To comply or not comply: Testing the self-perception explanation of the "foot-in-the-door" phenomenon

Mark Snyder, Michael R. Cunningham

Research output: Contribution to journalArticle

61 Scopus citations

Abstract

Conducted a field experiment to test the self-perception explanation of the "foot-in-the-door" phenomenon of increased compliance with a substantial request after prior compliance with a smaller demand. In this study, 30 Ss were first approached with a small request (answer 8 questions in a telephone survey) the size of which was virtually certain to guarantee compliance. 32 other Ss were first approached with a request sufficiently large to guarantee noncompliance (answer 50 questions). Ss in both of these conditions were subsequently approached with a moderately sized request (30 questions sponsored by a different public service organization). As predicted by self-perception theory, Ss in the small-initial-request condition showed a higher rate of compliance to the 2nd request (.519), whereas Ss in the large-initial-request condition showed a lower rate of compliance (.219) than Ss in the no-initial-request control condition (.333). (PsycINFO Database Record (c) 2006 APA, all rights reserved).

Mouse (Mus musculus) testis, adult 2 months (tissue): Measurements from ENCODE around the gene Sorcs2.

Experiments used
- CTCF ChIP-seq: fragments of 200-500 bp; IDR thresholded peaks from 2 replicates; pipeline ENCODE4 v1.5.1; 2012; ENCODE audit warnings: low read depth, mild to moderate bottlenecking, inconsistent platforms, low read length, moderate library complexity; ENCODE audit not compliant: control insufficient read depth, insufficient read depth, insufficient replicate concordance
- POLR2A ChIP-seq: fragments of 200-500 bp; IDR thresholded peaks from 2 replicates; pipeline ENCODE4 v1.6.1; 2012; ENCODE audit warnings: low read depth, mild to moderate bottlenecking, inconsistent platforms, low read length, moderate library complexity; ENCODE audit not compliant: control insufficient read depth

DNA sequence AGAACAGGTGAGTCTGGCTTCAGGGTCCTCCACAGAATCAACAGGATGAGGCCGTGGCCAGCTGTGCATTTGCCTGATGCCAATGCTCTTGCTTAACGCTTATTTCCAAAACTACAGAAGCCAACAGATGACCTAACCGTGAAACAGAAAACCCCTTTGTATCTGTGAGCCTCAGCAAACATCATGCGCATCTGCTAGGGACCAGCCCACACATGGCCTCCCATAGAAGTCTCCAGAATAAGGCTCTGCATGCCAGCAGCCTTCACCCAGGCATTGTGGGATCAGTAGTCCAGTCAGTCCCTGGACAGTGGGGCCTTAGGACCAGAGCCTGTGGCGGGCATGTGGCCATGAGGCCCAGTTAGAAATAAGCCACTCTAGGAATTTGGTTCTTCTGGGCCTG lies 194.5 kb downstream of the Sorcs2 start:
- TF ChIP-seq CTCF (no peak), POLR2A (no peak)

Original languageEnglish (US)
Pages (from-to)64-67
Number of pages4
JournalJournal of personality and social psychology
Volume31
Issue number1
DOIs
StatePublished - Jan 1 1975

Keywords

  • compliance vs noncompliance, compliance with 2nd request, test of self-perception theory of "foot-in-the-door" phenomena
  • large vs small initial request &

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